Sailing to Byzantium
Growing old just isn’t all that it’s cracked up to be. "Sailing to Byzantium" begins as a meditation on the things which age leaves behind: bodily pleasure, sex, and regeneration. As death approaches, the speaker turns towards the possibility of rebirth as a potential solution for the trauma of watching his own body deteriorate. The line between spiritual and physical rebirth becomes blurred as the speaker imagines placing his soul into an art object, something that can outlast all mortal creatures.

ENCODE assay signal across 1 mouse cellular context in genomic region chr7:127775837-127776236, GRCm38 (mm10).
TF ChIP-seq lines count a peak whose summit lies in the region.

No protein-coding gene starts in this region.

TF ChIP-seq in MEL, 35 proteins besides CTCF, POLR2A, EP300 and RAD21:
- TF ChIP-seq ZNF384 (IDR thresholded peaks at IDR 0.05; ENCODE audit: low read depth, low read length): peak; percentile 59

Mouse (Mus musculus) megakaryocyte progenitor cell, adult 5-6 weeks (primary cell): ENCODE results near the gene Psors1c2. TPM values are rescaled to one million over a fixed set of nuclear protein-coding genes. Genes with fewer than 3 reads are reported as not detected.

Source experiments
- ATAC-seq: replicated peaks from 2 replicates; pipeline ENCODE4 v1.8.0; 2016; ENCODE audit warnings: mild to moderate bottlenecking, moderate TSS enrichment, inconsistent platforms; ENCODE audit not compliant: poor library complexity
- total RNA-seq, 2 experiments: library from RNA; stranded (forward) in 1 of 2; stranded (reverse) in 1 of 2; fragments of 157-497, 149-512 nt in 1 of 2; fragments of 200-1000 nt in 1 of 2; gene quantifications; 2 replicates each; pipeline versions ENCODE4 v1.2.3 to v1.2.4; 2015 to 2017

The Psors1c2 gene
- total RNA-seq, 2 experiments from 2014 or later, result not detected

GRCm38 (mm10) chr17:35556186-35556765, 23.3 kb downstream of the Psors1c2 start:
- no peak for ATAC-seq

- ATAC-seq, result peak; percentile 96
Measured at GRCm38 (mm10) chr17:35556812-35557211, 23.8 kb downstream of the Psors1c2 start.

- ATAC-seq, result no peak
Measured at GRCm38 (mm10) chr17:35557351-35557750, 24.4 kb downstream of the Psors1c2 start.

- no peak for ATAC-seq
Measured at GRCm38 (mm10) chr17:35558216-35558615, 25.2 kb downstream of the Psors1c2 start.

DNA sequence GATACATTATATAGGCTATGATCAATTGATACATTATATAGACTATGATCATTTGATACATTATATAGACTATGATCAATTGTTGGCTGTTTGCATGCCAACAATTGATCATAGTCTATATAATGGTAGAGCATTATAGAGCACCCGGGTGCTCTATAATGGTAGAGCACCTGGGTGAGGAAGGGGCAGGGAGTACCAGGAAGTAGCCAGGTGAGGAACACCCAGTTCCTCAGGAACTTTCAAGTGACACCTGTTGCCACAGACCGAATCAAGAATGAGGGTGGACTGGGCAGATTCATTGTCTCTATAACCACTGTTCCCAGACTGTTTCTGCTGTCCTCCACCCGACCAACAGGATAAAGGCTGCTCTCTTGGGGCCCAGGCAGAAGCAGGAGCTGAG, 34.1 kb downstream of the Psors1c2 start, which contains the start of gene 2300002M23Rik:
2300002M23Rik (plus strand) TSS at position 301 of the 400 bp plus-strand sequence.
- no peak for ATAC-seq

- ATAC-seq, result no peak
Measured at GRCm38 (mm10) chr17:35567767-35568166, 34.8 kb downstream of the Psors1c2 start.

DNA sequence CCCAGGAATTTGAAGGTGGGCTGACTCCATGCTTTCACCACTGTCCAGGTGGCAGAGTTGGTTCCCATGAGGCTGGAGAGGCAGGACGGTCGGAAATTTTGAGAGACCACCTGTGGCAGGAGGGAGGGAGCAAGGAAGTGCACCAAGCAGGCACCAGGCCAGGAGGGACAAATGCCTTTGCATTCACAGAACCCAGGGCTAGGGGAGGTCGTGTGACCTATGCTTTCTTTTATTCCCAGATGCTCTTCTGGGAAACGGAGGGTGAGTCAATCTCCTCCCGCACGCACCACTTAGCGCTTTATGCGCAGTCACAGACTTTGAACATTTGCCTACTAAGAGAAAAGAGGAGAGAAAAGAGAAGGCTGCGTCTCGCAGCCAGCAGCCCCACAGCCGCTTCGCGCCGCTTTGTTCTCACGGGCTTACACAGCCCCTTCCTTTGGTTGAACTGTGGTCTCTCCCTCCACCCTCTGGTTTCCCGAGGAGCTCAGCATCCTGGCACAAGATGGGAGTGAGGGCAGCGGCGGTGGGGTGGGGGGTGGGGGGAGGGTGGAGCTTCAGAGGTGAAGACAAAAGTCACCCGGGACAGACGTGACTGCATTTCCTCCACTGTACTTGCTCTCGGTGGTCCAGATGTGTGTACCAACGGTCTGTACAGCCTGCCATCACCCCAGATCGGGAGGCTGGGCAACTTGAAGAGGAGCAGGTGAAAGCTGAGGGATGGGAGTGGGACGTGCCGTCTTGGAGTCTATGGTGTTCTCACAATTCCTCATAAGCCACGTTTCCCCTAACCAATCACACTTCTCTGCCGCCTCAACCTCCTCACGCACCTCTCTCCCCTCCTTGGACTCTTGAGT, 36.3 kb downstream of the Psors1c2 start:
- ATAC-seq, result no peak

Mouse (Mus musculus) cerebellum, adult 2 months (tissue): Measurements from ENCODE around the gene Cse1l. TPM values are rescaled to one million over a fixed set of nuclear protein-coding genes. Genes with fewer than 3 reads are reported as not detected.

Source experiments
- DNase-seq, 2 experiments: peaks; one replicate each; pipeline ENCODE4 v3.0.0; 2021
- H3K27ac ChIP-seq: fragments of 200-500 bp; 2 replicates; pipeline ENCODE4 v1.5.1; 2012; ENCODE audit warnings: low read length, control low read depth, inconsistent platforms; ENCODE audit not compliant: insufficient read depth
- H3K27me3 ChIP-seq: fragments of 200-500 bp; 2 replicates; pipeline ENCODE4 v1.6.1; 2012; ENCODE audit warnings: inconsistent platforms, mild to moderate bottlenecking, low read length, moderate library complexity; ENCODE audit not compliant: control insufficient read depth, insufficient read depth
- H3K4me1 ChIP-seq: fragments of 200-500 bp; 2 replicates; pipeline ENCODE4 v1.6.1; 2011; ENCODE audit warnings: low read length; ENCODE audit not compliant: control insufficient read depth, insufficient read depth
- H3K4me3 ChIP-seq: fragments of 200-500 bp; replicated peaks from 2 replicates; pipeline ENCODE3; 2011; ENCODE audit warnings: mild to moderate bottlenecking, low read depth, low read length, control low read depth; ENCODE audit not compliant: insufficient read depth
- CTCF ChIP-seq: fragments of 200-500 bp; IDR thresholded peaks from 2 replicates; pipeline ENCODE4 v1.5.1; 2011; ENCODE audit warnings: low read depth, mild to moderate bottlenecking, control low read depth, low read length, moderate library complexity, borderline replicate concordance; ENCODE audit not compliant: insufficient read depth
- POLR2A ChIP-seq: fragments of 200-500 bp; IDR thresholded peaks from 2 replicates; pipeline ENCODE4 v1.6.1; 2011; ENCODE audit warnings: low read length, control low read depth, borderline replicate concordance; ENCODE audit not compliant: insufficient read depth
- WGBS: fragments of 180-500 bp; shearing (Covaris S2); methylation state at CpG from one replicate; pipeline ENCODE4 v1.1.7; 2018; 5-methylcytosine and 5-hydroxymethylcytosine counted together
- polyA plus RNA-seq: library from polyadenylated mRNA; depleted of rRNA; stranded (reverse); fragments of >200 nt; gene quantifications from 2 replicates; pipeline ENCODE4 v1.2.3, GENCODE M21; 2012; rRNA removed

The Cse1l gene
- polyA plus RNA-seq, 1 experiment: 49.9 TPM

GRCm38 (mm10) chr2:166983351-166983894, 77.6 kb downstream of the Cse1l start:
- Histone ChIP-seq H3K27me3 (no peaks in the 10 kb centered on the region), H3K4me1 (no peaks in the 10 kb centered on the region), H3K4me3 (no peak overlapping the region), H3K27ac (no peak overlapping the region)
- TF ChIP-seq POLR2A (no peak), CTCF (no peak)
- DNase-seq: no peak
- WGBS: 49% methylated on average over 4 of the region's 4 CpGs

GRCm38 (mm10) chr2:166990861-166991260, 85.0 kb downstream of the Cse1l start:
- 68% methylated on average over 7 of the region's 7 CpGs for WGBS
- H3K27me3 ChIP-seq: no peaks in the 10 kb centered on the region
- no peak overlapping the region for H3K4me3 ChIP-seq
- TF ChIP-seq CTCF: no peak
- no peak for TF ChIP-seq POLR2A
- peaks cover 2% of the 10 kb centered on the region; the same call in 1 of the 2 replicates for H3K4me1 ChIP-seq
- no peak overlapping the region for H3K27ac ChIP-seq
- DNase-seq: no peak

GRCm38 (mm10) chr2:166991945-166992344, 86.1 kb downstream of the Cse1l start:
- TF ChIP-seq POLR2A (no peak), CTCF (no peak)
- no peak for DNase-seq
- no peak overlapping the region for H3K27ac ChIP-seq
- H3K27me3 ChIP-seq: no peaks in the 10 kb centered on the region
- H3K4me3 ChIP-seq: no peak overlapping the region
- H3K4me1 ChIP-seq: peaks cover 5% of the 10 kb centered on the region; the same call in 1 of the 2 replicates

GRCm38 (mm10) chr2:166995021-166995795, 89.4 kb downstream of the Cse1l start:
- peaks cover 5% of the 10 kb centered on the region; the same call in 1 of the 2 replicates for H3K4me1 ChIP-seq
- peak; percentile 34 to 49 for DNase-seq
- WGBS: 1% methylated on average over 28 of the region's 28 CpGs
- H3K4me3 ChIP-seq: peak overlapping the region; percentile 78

Questions About Old Age
- Is the speaker of the poem an old man? How can you tell? If he’s not, how does this change your reading?
- Which does the poem value more: youth or agelessness? What textual evidence allows you to draw your conclusion?
- Does age matter in Byzantium? If so, how?
- How does this poem define old age?
Chew on This
Because he travels to Byzantium, the speaker finds a way to assert the value of the wisdom and strength that he’s accumulated over the years of his life.
"Sailing to Byzantium" isn’t so much a poem about the consequences of aging; it’s a critique of life itself.